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Trait characteristics of centrally sensitised people with nonspecific chronic low back pain: relationships between sensory profiles, trait anxiety‐related personality types, the extent of central sensitisation symptoms and pre‐morbid lived experiences

Clark, Jacqueline Rachel (2018) Trait characteristics of centrally sensitised people with nonspecific chronic low back pain: relationships between sensory profiles, trait anxiety‐related personality types, the extent of central sensitisation symptoms and pre‐morbid lived experiences. Doctoral thesis (PhD), Manchester Metropolitan University in collaboration with Vrije Universiteit Brussel.

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Abstract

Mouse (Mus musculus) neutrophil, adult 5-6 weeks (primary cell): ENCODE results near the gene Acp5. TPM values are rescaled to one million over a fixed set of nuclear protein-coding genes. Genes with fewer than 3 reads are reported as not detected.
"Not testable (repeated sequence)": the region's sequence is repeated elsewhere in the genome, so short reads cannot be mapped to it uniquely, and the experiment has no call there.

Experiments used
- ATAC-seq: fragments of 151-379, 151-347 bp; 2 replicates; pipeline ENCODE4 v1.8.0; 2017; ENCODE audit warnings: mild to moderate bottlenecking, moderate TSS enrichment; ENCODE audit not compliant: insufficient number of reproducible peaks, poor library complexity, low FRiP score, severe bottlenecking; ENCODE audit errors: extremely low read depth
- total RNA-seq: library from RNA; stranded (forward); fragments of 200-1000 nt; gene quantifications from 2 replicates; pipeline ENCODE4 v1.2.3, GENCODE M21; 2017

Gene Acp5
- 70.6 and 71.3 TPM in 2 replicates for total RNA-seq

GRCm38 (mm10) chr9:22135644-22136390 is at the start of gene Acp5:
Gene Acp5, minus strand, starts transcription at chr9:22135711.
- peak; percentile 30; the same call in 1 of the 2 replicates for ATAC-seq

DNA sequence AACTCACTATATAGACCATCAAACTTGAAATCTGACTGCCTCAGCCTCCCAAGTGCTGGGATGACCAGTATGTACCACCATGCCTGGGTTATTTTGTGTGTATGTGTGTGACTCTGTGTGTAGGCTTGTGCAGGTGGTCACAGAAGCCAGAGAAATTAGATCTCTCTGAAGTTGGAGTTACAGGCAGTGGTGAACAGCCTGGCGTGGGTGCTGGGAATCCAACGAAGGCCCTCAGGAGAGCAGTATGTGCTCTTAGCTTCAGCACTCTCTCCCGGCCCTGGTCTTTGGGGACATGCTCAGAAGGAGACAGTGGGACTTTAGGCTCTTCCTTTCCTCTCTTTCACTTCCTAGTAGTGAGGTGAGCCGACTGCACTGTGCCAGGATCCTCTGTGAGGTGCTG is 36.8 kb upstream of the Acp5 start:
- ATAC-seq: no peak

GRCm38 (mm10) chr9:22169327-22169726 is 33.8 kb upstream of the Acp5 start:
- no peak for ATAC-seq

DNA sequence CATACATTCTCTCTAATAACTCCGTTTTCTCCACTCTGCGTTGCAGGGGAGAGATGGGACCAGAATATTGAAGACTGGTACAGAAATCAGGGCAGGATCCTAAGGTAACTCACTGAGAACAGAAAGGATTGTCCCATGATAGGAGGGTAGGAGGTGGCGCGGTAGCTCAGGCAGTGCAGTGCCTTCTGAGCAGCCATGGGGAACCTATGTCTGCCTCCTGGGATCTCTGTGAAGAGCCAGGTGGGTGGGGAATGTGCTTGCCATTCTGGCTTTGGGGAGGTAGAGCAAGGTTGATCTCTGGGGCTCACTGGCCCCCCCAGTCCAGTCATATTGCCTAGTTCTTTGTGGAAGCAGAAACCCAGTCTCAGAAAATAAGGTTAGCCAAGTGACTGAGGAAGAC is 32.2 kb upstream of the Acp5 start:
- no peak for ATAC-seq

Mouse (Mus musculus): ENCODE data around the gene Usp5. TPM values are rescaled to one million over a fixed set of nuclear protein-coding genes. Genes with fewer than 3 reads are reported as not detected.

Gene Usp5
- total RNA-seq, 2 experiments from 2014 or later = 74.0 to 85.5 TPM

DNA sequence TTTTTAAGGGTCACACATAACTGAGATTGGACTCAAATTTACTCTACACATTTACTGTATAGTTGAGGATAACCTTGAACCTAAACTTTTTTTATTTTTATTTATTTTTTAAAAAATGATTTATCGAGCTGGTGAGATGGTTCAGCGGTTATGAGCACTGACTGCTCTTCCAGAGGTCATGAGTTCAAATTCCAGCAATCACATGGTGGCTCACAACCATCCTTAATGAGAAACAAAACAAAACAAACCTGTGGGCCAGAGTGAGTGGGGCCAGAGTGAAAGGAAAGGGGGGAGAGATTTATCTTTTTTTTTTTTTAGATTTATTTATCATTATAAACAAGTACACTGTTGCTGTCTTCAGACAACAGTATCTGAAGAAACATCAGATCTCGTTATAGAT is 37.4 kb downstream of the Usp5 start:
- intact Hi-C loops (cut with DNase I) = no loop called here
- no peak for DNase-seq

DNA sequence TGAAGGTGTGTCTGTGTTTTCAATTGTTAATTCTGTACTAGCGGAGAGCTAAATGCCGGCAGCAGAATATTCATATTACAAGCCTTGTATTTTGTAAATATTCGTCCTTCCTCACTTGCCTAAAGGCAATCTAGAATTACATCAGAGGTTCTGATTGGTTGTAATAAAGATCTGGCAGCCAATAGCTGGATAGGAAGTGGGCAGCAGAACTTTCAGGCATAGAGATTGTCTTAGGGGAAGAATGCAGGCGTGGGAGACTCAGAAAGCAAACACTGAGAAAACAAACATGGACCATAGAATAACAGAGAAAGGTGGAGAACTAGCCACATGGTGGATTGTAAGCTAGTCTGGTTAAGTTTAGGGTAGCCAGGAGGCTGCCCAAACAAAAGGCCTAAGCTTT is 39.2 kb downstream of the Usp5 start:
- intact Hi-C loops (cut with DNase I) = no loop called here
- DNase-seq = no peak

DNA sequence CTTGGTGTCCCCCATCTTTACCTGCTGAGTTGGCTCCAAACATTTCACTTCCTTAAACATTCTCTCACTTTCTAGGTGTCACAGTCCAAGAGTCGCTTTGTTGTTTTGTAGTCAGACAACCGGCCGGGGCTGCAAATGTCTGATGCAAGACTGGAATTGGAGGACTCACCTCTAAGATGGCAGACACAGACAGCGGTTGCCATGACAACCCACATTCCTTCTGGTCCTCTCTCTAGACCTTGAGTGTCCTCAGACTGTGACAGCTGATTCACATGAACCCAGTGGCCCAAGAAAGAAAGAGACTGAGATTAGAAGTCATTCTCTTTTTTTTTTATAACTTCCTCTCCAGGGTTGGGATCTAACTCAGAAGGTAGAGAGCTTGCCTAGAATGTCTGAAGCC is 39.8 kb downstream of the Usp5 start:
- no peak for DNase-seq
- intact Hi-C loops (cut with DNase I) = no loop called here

Central sensitisation (CS) is a pain mechanism common to many chronic musculoskeletal pain conditions, the aetiology of which remains unclear. There is a paucity of evidence observing trait characteristics of sensory sensitivity, trait anxiety and personality types in people with non‐specific chronic low back pain (NSCLBP). The aim of this thesis was to identify pre‐morbid trait characteristics in people with NSCLBP and CS and to explore their possible role in the development of CS pain. The objectives were to 1) observe the range of CS symptom scores using the Central Sensitisation Inventory (CSI), 2) identify four trait sensory profiles (Sensory Sensitive, Sensation Avoiding, Low Registration and Sensation Seeking), trait anxiety and four personality types (defensive high anxious, high anxious, repressor and low anxious), 3) investigate the relationships between these trait characteristics and the extent of CS symptoms; and 4) explore the context of pre‐morbid lived experiences in which CS pain developed in light of individual trait characteristics. An international cross‐sectional observational study using a mixed methods design was carried out, with a core quantitative study using questionnaires and a concurrent nested qualitative study using semi‐structured interviews. Results showed that in a NSCLBP population with CS predominant pain 1) there were positive correlations between the Sensory Sensitive, Sensation Avoiding and Low Registration sensory profiles and a) the extent of CS symptoms and b) high trait anxiety; 2) the extent of CS symptoms could be predicted by trait anxiety, extreme defensive high anxious personality type and the two sensory profiles with a passive adaptive response (Sensory Sensitive and Low Registration); 3) there was a significantly high prevalence of high extreme, a) Sensory Sensitive, Sensation Avoiding, Low Registration scores and the defensive high anxious personality type in the high CSI sub‐group (CSI ≥ 40); and b) Low Registration scores and repressors in the low CSI sub‐group (CSI < 40). The themes from the qualitative study exploring the pre‐morbid lived experiences of people with NSCLBP and CS were: sensitivity, developmental learning differences, trauma and personal characteristics of low confidence and control, which highlighted the context in which CS pain developed. The results of this thesis lead to a proposal that pre‐morbid contexts and characteristics of trait anxiety and sensory processing may lead to heightened sensitivity and physiological arousal to stressors, and a personality type‐dependent response. A response of attention towards, and interpretation for, threat‐related stimuli may lead to CS symptoms in people with NSCLBP and CS. A longitudinal study from a premorbid baseline is recommended to confirm the predictive role of these trait characteristics in the development of CS pain.

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